Best Uses of Sales Presentations
If you begin your pitch by demonstrating your product, or by showing samples of work too early, you may risk getting sidetracked onto technical details. Or the prospect may tune you out because what you show may not precisely fit what they perceive as their need.
To get the most out of your presentation, consider implementing some of the following ideas that can smooth the way for a more successful sales presentation. Products that are presented under the best conditions will give you the best chance of making the sale.
- Establish the prospect’s need first. If you start talking about your product (or service) before you have established a foundation of need for it, you may sidetrack the prospect. Remember, you’re there to sell, not to quibble over engineering.
- Don’t try to use the sales presentation or demonstration of the product to create initial interest. The presentation should be for prospects who are already interested and who need more evidence of benefits.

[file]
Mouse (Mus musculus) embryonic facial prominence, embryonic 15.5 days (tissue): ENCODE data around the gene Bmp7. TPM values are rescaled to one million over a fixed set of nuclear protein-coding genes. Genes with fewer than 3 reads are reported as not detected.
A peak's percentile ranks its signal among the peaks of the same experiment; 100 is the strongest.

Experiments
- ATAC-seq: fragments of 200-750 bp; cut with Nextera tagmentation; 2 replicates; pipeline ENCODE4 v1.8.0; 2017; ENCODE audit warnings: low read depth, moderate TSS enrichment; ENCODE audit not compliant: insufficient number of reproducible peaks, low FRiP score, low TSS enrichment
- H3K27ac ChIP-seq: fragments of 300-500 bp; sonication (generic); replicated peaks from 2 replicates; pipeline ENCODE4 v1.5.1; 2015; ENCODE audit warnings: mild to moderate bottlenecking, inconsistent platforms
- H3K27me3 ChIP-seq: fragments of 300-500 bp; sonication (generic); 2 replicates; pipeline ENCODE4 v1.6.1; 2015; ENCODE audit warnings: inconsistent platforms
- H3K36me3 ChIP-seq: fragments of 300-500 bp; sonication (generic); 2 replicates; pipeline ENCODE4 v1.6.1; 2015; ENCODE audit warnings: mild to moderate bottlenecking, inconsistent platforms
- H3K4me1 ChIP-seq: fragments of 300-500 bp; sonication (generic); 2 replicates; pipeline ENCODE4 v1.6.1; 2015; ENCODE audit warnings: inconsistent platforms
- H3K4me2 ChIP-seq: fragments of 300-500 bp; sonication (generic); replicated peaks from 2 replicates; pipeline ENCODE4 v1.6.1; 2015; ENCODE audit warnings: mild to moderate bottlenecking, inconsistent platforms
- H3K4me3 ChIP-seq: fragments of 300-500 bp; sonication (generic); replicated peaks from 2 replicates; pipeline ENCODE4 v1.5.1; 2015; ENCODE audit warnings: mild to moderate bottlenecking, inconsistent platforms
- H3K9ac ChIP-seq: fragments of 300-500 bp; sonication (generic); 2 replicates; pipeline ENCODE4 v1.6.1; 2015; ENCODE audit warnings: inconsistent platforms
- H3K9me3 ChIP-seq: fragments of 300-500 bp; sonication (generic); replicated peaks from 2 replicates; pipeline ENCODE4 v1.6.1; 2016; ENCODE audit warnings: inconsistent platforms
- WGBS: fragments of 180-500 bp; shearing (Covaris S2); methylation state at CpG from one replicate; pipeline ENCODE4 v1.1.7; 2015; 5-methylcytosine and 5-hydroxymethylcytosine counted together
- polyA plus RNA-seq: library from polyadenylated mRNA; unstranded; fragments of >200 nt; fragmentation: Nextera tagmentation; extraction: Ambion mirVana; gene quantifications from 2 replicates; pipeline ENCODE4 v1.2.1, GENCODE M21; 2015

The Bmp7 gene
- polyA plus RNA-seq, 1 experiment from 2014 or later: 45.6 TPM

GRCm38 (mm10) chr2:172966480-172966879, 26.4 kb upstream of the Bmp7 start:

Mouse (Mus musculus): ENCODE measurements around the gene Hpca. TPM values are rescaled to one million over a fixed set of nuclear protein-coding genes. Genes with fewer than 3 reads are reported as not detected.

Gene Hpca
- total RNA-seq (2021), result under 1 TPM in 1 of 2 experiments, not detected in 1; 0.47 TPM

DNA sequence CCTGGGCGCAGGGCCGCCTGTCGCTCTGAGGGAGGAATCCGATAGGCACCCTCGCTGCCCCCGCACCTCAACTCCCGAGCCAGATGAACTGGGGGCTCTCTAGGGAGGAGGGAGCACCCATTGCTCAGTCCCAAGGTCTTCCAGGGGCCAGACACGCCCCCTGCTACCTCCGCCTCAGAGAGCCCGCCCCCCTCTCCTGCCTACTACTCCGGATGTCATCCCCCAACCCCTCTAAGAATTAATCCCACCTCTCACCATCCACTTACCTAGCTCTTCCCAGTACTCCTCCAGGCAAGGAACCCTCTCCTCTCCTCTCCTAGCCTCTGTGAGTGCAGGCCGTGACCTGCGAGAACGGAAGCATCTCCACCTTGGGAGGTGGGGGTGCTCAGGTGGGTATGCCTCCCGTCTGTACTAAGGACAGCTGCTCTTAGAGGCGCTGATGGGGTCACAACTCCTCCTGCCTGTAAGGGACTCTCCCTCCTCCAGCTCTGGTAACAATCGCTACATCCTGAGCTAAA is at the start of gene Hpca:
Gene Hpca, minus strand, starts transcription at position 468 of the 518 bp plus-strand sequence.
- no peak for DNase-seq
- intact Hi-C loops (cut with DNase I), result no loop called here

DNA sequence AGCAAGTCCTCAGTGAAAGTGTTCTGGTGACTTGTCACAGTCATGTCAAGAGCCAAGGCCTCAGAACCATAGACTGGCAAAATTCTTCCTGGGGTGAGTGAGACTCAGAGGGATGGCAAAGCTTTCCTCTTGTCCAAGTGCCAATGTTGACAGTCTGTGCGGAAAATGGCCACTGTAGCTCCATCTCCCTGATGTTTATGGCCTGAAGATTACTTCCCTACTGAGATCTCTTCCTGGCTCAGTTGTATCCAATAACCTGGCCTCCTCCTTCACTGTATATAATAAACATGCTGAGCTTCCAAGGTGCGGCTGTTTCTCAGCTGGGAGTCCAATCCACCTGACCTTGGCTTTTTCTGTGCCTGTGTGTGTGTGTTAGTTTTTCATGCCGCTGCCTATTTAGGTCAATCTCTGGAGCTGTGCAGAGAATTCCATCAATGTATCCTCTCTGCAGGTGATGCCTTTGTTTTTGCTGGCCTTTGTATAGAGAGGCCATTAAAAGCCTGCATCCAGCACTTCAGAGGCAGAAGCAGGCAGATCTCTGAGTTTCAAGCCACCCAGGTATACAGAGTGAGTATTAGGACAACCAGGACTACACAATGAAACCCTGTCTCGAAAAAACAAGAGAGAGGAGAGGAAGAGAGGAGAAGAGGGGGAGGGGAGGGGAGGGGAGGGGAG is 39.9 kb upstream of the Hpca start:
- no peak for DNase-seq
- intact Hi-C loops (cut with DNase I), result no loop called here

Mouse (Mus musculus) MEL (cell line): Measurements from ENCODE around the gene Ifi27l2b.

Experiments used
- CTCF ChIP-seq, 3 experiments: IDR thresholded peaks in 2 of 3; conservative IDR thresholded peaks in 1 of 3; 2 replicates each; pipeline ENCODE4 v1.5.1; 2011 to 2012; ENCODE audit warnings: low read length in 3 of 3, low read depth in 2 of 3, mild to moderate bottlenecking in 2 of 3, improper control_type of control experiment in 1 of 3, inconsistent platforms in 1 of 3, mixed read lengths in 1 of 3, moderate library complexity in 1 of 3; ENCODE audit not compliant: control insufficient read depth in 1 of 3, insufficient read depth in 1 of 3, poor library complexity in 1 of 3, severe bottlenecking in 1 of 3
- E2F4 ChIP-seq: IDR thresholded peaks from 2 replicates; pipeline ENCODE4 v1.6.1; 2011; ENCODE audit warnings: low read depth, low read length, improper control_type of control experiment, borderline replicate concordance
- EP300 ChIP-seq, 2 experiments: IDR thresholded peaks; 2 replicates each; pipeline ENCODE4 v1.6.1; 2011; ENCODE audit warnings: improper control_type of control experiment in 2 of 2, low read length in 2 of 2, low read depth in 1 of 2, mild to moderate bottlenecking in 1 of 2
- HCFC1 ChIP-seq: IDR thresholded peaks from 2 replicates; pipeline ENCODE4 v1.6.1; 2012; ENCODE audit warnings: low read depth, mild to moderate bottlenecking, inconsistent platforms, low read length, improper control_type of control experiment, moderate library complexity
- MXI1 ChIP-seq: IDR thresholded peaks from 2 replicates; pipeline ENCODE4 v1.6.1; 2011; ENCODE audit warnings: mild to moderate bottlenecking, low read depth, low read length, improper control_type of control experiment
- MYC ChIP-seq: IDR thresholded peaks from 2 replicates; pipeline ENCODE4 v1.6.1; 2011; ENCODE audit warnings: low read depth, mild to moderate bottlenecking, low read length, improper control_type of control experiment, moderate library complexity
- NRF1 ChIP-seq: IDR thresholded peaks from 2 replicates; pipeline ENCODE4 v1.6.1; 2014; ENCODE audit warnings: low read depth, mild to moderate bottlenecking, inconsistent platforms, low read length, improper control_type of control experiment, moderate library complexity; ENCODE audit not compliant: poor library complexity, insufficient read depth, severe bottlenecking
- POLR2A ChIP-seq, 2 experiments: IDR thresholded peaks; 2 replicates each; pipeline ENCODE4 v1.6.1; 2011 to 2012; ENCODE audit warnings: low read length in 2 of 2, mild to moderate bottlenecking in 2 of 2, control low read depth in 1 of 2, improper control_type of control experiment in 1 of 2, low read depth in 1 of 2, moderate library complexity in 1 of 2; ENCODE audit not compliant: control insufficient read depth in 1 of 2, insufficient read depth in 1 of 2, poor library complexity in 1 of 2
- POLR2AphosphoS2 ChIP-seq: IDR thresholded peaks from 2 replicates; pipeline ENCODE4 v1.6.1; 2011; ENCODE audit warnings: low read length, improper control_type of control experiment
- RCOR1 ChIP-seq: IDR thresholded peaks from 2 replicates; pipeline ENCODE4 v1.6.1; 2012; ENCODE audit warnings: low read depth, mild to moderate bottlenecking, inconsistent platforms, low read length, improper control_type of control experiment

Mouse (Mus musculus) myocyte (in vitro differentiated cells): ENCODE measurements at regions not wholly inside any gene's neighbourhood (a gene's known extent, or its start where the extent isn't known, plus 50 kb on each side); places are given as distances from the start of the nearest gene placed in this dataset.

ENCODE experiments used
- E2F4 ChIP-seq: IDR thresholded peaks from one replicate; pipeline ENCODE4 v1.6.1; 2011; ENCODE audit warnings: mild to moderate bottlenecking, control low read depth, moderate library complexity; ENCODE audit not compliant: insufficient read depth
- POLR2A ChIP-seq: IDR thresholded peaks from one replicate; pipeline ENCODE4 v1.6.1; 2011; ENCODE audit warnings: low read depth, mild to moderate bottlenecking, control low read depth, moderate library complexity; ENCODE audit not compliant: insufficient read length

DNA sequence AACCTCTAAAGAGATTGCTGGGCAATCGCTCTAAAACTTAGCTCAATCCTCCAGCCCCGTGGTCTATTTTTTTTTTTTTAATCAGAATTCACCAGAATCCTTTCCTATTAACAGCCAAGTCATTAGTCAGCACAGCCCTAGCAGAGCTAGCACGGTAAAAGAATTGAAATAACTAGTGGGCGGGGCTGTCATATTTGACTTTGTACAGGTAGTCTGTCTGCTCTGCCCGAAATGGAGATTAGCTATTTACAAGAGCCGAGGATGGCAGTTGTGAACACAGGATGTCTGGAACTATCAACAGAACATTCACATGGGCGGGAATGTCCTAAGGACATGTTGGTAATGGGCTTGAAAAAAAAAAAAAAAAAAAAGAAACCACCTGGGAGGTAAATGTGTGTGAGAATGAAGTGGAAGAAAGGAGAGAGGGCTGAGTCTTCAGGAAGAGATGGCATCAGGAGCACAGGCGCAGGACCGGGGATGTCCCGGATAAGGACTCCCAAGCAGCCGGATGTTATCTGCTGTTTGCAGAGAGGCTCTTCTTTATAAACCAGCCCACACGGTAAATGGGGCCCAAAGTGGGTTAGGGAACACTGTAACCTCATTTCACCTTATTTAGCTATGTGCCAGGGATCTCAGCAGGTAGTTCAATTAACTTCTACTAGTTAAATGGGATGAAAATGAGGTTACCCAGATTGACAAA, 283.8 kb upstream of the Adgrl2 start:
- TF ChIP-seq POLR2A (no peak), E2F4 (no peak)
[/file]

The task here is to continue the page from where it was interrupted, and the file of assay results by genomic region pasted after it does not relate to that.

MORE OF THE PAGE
- Once you have established the prospect’s need for the product, then use your presentation as a way to proove what you have said. The demo should back up your claims.
- Target your demonstration so that it proves a single point or limited set of points. Focus on points that directly relate to the client's needs.
- Don’t demonstrate for the sake of demonstrating. The presentation is a powerful tool to help you get closer to the sale, not a goal in itself.
- You don’t need to show everything the product can do during a presentation. Doing so risks overwhelming the prospect with irrelevant information. Additional benefits should be mentioned later, and will seem to the client like no-cost extras.